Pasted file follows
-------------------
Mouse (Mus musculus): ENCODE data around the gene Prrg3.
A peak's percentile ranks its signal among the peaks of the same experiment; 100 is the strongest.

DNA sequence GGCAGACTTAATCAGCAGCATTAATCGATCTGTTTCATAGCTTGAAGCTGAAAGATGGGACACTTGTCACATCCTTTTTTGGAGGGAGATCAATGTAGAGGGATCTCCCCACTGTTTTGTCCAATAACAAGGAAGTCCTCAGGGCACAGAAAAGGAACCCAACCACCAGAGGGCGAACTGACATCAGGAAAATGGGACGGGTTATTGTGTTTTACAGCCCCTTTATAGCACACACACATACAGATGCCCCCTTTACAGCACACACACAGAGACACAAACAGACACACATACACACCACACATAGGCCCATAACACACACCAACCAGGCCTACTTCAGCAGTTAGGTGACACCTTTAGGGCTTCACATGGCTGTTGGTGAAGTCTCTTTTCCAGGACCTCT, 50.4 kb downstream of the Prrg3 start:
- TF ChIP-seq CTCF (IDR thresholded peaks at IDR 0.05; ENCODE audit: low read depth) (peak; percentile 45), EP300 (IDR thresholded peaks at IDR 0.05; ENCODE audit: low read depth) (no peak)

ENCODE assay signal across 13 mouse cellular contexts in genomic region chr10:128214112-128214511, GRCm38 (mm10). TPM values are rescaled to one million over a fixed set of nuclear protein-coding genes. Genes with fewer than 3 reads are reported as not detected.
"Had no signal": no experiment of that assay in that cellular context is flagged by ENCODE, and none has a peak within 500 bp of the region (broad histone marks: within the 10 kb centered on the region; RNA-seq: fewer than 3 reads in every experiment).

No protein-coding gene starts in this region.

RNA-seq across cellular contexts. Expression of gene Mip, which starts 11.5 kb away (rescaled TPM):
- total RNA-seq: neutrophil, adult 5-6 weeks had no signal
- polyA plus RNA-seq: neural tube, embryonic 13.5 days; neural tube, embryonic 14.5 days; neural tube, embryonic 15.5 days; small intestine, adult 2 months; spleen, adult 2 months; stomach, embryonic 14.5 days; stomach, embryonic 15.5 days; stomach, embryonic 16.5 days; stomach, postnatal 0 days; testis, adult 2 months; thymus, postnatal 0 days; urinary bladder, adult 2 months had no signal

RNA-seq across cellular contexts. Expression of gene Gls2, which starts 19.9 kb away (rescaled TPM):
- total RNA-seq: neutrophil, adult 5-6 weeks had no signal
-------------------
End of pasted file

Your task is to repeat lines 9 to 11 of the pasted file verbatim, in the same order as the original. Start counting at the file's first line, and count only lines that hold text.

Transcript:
- total RNA-seq: neutrophil, adult 5-6 weeks had no signal
- polyA plus RNA-seq: neural tube, embryonic 13.5 days; neural tube, embryonic 14.5 days; neural tube, embryonic 15.5 days; small intestine, adult 2 months; spleen, adult 2 months; stomach, embryonic 14.5 days; stomach, embryonic 15.5 days; stomach, embryonic 16.5 days; stomach, postnatal 0 days; testis, adult 2 months; thymus, postnatal 0 days; urinary bladder, adult 2 months had no signal

RNA-seq across cellular contexts. Expression of gene Gls2, which starts 19.9 kb away (rescaled TPM):